RTÉ to cut 300 jobs
Up to 300 jobs are set to be lost over the next two years at RTÉ as the State broadcaster unveils a radical restructuring.
Also today, it has put almost nine acres of its lands in Donnybrook on the market and is looking for €75m.
The sale of the Montrose site, which represents just over a quarter of RTÉ's existing 32-acre campus, is expected to attract interest from a wide range of Irish and international developers and investors and is expected to exceed the guide price by a significant margin.
It is understood the proceeds will be used by RTÉ to reinvest in a new editorial structure that will see its news and current affairs division retained as a standalone division.
But other areas such as TV, radio and digital will be consolidated in whole or in part to serve an "all content" strategy.
The Irish Independent understands that between 200 to 300 jobs could be lost over a two-year period - about one in six of its total staff.
However, those losses are set to be offset by new hires of more than 80 to serve RTÉ's new content strategy at a time when the media industry is facing a number of challenges, including Brexit, and as digital becomes the primary source of news for consumers.
Last night, sources in RTÉ suggested the cuts will be made up of 250 voluntary redundancies and jobs moving to digital.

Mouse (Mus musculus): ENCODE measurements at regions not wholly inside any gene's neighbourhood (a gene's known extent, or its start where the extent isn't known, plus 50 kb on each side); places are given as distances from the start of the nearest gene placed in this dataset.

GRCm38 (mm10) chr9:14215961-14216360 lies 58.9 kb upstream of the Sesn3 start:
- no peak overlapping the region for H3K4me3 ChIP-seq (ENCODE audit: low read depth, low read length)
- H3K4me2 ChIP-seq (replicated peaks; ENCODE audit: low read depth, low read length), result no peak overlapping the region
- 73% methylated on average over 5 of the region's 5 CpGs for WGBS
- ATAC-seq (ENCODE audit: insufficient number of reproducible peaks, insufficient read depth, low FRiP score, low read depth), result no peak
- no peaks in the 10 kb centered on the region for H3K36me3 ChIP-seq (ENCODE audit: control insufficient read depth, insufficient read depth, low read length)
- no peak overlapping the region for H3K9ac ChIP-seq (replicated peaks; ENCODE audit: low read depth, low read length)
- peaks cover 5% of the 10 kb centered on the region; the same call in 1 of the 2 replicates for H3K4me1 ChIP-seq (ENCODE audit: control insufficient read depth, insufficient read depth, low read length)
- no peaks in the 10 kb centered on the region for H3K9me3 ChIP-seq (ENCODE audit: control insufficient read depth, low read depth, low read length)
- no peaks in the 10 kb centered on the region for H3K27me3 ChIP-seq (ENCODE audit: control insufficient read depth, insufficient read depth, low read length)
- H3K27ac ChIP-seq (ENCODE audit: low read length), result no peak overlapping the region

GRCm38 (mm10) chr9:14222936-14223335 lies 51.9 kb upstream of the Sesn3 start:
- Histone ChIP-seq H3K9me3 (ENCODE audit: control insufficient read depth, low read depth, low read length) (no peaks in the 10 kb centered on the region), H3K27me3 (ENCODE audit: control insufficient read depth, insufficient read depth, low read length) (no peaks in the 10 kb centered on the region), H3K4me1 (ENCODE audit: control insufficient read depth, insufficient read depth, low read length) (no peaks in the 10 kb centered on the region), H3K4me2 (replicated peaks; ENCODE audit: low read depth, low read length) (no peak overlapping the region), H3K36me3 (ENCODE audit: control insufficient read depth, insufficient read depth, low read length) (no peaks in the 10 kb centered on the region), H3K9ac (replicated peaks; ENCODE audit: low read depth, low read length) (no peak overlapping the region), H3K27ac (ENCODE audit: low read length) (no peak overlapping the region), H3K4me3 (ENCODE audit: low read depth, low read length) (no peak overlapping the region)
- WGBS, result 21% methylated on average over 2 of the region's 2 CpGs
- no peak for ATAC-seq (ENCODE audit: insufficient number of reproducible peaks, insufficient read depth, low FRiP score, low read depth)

RTÉ director general Dee Forbes is due to meet with staff today to announce the restructuring plan. According to its 2015 Annual Report, RTÉ has 1,833 full-time equivalent jobs.
Ms Forbes told the Oireachtas communications committee late last year that Brexit was having "a direct impact" on RTÉ Media and said media organisations were under "very serious financial strain".
RTÉ projected losses of up to €20m in 2016, with staff bracing themselves for cuts.
Meanwhile, Independent News & Media, which publishes this newspaper, confirmed it was co-operating with an inquiry by the company law watchdog into matters relating to a proposed - but abandoned - acquisition of radio station Newstalk.
INM chief executive Robert Pitt made a complaint under new whistleblowing legislation to the Office of the Director of Corporate Enforcement in relation to the possible purchase.